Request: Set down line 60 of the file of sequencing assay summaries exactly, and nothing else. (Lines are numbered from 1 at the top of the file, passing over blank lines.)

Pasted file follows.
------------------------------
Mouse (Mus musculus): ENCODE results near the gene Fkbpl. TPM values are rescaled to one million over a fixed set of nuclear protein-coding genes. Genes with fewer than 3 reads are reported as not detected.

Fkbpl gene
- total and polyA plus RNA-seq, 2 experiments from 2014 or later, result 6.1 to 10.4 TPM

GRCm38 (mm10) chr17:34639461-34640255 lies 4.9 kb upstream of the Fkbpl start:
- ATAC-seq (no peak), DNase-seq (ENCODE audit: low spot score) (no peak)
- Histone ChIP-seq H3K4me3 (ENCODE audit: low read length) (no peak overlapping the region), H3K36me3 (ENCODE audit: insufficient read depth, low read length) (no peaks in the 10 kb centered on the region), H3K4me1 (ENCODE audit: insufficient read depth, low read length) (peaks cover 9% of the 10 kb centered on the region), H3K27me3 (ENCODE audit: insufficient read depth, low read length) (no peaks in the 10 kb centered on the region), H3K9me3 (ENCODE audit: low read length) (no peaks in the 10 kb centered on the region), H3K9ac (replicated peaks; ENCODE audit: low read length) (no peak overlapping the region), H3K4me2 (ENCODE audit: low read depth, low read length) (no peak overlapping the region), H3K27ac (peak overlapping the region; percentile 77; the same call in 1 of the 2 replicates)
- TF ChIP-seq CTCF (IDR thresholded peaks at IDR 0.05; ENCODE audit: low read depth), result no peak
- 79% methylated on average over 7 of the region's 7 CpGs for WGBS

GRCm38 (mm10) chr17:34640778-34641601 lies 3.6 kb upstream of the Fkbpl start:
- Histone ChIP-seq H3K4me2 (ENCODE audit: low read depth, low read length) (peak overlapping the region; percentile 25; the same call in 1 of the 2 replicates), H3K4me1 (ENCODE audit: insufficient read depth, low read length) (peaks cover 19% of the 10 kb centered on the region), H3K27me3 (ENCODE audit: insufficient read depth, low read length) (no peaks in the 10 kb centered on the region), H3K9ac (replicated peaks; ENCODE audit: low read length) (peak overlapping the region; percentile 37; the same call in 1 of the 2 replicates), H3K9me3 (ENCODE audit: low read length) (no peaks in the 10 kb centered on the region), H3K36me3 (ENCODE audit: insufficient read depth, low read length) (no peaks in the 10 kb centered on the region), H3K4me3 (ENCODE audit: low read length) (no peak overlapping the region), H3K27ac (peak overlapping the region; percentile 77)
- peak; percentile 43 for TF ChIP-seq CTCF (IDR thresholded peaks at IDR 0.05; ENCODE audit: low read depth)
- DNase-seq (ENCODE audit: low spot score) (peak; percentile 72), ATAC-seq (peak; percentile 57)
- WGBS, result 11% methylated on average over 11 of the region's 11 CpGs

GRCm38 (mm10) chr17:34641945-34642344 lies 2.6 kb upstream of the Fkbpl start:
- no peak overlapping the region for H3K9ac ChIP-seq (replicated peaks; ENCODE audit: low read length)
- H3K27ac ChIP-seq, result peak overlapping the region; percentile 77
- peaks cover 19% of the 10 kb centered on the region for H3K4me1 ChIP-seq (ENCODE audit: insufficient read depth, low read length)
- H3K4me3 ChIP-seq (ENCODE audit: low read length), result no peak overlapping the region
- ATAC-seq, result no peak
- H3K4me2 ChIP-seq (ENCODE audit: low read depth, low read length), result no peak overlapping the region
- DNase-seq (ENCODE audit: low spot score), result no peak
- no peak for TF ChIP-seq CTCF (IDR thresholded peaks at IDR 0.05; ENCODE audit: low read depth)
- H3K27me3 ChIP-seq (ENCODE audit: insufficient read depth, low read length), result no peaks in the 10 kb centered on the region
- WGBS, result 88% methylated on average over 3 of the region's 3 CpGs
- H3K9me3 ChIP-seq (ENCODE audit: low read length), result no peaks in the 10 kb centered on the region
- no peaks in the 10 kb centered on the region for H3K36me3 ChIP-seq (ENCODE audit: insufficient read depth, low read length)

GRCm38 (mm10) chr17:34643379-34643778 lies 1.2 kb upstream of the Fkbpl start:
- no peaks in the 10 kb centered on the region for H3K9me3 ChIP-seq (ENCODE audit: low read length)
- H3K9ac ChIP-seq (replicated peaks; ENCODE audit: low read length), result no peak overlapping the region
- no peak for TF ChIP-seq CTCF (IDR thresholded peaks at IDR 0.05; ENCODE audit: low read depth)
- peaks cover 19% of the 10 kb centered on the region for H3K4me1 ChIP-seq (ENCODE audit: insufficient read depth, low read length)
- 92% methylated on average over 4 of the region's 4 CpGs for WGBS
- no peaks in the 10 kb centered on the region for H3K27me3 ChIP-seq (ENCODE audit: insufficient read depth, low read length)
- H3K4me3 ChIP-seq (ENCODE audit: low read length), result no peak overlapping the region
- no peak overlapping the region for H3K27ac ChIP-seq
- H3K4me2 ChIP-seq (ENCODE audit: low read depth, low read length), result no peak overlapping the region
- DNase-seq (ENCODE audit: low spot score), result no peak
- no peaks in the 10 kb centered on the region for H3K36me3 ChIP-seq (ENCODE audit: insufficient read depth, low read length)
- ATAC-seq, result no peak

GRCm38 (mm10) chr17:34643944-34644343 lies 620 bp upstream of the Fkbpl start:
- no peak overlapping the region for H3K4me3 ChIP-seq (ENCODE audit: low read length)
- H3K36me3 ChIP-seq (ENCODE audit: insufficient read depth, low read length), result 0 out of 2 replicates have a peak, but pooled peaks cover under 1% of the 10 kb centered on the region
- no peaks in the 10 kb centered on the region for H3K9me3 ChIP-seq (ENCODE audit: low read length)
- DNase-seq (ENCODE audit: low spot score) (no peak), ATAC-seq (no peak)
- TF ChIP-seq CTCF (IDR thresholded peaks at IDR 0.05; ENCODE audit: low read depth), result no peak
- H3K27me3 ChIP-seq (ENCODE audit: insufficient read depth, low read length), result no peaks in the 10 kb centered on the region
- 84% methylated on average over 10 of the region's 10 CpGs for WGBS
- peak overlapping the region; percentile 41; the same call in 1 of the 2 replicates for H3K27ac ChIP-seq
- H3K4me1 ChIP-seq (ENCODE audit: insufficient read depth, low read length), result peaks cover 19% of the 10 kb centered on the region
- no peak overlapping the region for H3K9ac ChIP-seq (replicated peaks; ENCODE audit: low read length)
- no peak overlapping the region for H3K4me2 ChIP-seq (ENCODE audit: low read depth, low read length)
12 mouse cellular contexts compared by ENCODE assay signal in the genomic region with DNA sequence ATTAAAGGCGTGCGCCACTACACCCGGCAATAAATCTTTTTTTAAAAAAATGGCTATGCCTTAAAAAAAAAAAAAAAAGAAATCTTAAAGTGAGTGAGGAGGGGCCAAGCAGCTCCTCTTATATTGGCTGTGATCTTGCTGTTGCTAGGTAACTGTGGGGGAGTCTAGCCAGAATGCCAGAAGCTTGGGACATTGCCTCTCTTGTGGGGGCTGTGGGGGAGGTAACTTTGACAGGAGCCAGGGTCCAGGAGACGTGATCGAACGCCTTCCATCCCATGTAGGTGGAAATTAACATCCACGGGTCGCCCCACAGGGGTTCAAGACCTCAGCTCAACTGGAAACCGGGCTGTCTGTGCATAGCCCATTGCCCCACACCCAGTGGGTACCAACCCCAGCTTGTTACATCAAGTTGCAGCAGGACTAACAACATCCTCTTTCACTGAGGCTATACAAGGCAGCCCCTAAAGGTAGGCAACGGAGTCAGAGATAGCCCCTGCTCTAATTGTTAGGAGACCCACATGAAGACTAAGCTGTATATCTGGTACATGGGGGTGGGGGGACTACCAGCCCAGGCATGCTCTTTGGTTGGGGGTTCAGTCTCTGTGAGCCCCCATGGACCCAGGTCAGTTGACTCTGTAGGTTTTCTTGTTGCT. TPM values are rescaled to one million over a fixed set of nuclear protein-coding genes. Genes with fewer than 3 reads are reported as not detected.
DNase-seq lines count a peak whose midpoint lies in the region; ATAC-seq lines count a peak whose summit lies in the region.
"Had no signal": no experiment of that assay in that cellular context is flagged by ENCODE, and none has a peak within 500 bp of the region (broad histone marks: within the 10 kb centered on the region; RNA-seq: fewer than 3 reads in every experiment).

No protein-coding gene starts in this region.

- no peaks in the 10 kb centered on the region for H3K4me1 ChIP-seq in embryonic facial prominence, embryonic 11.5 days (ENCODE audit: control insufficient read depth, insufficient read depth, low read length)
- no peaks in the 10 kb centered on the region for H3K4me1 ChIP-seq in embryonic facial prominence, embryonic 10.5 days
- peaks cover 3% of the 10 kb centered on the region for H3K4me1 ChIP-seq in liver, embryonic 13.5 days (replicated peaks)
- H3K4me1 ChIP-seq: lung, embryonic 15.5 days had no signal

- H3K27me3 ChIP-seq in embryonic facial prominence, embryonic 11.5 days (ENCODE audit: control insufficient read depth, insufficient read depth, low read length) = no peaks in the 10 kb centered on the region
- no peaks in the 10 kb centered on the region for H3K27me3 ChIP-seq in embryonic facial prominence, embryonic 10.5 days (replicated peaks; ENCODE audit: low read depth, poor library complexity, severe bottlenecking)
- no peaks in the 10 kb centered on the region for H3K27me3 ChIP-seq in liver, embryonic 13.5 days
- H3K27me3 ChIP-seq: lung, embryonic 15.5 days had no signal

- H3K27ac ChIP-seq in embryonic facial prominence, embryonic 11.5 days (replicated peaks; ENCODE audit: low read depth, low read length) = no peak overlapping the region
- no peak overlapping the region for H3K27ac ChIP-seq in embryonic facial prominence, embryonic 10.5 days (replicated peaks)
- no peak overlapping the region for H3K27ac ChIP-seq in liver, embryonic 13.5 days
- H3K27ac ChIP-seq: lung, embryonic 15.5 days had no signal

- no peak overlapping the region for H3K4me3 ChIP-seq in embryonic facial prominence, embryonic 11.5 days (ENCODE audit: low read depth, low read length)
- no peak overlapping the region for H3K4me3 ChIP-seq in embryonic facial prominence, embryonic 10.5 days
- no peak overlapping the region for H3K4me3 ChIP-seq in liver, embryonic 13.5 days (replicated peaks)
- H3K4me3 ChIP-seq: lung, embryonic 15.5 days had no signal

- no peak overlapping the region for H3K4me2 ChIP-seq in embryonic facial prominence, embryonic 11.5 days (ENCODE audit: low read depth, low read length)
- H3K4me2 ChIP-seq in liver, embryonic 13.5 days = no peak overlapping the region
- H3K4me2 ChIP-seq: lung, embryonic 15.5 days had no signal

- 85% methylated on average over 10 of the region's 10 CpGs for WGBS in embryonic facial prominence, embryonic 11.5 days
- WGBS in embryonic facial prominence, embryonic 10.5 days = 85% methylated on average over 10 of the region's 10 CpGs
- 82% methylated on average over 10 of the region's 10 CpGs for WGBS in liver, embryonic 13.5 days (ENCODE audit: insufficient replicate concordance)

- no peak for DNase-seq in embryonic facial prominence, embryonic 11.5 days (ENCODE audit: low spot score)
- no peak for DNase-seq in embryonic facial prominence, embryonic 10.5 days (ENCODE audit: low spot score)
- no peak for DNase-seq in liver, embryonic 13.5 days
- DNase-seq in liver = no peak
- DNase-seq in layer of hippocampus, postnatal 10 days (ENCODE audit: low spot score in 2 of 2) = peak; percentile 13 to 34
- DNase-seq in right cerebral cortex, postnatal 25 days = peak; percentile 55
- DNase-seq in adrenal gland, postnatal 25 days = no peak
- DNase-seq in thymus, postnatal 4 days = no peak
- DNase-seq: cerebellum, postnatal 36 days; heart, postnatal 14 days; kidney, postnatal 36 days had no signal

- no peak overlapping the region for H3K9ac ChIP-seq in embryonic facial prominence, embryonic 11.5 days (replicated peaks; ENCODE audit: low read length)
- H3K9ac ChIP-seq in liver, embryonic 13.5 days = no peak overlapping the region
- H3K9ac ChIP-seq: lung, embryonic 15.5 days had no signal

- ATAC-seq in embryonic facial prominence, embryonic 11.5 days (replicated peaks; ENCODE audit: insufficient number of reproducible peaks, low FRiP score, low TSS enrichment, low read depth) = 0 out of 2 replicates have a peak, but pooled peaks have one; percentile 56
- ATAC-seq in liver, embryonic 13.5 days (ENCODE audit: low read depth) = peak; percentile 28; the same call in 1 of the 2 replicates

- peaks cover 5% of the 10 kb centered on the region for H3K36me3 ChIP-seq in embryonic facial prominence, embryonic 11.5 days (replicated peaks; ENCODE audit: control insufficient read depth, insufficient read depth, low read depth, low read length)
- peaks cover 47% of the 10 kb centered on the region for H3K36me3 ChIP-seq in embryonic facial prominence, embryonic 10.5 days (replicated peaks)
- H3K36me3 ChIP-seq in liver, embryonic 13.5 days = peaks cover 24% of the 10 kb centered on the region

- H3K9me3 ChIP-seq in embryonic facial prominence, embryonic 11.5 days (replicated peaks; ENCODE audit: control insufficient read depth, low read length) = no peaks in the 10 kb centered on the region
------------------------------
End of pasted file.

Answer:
- H3K27me3 ChIP-seq in embryonic facial prominence, embryonic 11.5 days (ENCODE audit: control insufficient read depth, insufficient read depth, low read length) = no peaks in the 10 kb centered on the region